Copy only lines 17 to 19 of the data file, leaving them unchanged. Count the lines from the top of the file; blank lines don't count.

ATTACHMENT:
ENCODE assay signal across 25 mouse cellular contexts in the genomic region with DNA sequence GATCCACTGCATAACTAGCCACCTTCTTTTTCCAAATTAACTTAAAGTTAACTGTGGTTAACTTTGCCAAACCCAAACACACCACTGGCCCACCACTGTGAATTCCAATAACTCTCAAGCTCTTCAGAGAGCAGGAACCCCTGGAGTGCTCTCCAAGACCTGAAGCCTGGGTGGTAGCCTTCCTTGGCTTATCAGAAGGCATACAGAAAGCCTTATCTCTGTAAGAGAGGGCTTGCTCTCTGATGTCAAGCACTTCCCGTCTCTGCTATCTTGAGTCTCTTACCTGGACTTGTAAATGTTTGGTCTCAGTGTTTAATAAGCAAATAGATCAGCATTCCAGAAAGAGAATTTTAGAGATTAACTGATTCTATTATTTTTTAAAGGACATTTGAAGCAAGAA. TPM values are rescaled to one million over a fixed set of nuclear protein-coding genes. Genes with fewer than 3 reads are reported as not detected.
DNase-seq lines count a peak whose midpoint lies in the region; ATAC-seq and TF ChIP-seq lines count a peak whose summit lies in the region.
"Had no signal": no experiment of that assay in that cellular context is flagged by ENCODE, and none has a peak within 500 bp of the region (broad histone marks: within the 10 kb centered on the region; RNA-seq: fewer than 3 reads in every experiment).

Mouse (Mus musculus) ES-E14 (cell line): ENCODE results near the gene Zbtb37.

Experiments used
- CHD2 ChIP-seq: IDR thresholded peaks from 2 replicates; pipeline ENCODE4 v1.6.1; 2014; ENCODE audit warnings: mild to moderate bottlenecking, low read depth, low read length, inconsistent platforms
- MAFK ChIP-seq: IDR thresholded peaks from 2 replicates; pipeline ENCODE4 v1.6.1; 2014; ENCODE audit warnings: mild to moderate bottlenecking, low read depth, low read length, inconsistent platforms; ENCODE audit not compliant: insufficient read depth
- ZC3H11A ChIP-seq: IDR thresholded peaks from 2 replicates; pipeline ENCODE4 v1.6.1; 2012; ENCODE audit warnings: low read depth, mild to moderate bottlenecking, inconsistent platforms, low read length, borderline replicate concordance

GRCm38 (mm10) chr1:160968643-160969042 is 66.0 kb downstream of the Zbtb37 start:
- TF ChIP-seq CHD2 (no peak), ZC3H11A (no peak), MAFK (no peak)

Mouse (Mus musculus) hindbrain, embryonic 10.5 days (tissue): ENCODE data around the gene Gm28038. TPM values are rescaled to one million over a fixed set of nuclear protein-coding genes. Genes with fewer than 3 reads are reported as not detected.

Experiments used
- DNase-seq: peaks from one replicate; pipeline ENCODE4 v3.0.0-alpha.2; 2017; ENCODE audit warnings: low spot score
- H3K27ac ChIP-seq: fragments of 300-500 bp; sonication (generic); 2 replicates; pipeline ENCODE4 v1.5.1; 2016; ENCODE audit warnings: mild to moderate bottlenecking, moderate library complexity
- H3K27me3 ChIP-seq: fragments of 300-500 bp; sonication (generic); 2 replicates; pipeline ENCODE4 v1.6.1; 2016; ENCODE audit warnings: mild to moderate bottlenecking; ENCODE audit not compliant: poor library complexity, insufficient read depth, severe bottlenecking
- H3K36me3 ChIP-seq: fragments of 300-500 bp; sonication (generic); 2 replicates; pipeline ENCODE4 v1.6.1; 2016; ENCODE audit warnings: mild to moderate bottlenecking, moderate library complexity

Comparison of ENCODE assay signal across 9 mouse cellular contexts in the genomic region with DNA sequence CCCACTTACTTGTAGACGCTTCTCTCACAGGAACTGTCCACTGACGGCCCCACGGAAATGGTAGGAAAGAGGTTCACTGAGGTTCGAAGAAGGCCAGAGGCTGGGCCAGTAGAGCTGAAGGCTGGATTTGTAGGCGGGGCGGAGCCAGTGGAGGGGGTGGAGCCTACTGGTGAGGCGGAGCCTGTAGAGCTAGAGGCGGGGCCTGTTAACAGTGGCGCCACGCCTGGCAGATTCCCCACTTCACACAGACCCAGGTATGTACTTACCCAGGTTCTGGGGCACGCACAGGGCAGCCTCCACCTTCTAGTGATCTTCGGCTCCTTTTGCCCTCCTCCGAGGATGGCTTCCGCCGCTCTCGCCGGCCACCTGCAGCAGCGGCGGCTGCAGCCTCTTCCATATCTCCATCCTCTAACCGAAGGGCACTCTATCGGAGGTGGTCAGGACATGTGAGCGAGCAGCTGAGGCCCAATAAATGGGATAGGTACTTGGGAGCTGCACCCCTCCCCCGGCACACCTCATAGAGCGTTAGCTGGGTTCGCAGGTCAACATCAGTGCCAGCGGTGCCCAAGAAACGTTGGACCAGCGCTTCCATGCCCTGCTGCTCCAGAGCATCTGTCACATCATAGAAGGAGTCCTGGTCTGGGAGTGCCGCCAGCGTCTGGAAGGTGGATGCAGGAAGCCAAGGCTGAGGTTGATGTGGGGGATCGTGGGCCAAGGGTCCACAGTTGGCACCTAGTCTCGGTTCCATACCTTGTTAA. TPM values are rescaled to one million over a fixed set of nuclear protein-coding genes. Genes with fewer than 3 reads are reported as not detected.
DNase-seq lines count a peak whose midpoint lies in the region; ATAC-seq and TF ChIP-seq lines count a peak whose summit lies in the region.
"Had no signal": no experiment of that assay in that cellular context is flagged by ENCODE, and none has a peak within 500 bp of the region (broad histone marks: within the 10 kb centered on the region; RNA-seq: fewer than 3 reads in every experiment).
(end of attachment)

Comparison of ENCODE assay signal across 9 mouse cellular contexts in the genomic region with DNA sequence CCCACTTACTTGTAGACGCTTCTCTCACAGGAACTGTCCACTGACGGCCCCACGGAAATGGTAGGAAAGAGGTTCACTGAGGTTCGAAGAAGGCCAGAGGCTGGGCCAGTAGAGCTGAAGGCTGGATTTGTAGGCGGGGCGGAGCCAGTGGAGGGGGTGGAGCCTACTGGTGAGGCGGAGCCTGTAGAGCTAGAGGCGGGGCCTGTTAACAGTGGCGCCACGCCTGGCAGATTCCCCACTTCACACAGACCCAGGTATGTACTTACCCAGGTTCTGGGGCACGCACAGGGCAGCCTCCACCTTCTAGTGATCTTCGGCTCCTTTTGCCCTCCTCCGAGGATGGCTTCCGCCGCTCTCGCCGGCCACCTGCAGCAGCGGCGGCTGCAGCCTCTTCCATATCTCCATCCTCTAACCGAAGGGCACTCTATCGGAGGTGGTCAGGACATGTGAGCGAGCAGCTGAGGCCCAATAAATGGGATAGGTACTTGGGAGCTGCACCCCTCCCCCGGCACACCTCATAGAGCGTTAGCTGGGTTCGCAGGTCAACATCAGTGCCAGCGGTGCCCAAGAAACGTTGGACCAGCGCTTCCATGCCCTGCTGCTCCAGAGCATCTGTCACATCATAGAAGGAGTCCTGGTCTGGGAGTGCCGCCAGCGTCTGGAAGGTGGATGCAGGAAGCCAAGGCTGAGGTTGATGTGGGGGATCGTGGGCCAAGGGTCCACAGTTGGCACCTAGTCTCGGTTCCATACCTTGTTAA. TPM values are rescaled to one million over a fixed set of nuclear protein-coding genes. Genes with fewer than 3 reads are reported as not detected.
DNase-seq lines count a peak whose midpoint lies in the region; ATAC-seq and TF ChIP-seq lines count a peak whose summit lies in the region.
"Had no signal": no experiment of that assay in that cellular context is flagged by ENCODE, and none has a peak within 500 bp of the region (broad histone marks: within the 10 kb centered on the region; RNA-seq: fewer than 3 reads in every experiment).